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I think it is B, but I also think that we are discussing semantics here.

Plugging in:
x^2= 1/2 , x = 1/ sqrt (2) , x^3= sqrt(2) / 4 This is not a fraction.
x^2= 9/4 , x = 3/ 2 , x^3= 27/8. This is a fraction.

Sqrt(2) / 4 is not a fraction because is not a rational number. Sqrt (2) is irrational, not an integer.

Rational numbers are those that can be written as a fraction of two integers (it will not be defined if the denominator =0) and rational numbers can be integers or fractions.

If x=n^(1/3), I think that x^2 can only be a fraction for those cases where n is a fraction where numerator and denominator are perfect cubes, and for these cases, x^3 will always be a fraction. All other values of n will give x^2 either integers or irrationals.

So could be D, depending on semantics. If we call sqrt (2) / 4 a fraction, then answer is B. But if we say that sqrt (2) / 4 is an irrational number and therefore not a fraction, then answer is B. So we just need to find out whatâ€™s ETS definition of fractional and irrational.

I'm a newcomer here.
Could anyone please clarify if there were any varants of answers in this subject.
Because I've not seen A) B) C) D) there and can't understand if sonmeone says "I think it's D" for example.

Re: is Y a fraction? [#permalink]
16 Nov 2004, 05:44

artabro wrote:

I think it is B, but I also think that we are discussing semantics here.

Plugging in: x^2= 1/2 , x = 1/ sqrt (2) , x^3= sqrt(2) / 4 This is not a fraction. x^2= 9/4 , x = 3/ 2 , x^3= 27/8. This is a fraction.

Sqrt(2) / 4 is not a fraction because is not a rational number. Sqrt (2) is irrational, not an integer.

Rational numbers are those that can be written as a fraction of two integers (it will not be defined if the denominator =0) and rational numbers can be integers or fractions.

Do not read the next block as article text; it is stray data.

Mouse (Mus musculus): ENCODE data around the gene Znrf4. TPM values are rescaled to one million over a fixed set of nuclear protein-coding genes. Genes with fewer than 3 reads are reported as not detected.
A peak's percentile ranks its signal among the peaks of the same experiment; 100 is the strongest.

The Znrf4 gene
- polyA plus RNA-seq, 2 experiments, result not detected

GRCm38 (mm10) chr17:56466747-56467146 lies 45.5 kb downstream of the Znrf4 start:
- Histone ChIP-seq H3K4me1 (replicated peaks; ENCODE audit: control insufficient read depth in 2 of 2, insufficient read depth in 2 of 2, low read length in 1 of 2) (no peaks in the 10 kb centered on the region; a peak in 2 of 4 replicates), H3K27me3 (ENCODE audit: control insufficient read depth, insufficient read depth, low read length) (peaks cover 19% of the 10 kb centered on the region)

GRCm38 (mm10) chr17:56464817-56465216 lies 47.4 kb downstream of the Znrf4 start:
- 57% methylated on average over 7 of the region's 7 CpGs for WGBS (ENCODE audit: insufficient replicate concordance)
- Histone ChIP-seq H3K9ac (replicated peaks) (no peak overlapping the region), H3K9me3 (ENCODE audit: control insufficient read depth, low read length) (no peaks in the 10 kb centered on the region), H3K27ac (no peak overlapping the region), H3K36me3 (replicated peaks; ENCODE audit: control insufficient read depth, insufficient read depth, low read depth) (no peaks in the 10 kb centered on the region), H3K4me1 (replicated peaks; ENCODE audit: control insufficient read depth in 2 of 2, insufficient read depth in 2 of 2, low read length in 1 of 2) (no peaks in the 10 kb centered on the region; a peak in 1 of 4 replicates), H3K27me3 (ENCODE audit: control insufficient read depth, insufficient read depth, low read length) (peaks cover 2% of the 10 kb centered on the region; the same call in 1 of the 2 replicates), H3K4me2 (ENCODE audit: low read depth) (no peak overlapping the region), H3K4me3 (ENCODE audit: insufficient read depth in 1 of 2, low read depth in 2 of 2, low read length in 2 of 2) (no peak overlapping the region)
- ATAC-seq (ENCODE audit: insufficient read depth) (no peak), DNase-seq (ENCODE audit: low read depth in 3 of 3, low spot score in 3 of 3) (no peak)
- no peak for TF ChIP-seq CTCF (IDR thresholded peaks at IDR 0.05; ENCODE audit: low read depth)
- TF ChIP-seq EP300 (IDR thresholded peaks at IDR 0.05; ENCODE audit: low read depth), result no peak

If x=n^(1/3), I think that x^2 can only be a fraction for those cases where n is a fraction where numerator and denominator are perfect cubes, and for these cases, x^3 will always be a fraction. All other values of n will give x^2 either integers or irrationals.

So could be D, depending on semantics. If we call sqrt (2) / 4 a fraction, then answer is B. But if we say that sqrt (2) / 4 is an irrational number and therefore not a fraction, then answer is B. So we just need to find out whatâ€™s ETS definition of fractional and irrational.

Thank you Artabro for adding your opinion. Maybe we are over reading the question but this kind of point deserves to be understood.

I know that not every number can be described as a ratio of integers ; I do think sqrt can not be described in this manner as well. I was wondering if every number can result from a ratio of 2 relative numbers ?

Anyway, a "Fraction" is a ratio between two whole numbers.
Roots, like sqrt(2) or 2^(1/3) are Irrational numbers.
They can not be described as a ratio between two numbers.

So the answer is D.
It is true that we are talking semantics here, but ETS assumes that we are familiar with those definitions.

I guess we all learned something from this question

I just checked what ETS says about the numbers it uses.
It says "All numbers used are real".
So that'd mean they can be rational or irrational (square root 2, sqrt 3 etc).
So that means the ans to the original question would be B and not D.

Does everyone agree?
I think this is an important discussion because we need to be clear about this issue, esp. in DS where we can not assume ANYTHING!

For my Cambridge essay I have to write down by short and long term career objectives as a part of the personal statement. Easy enough I said, done it...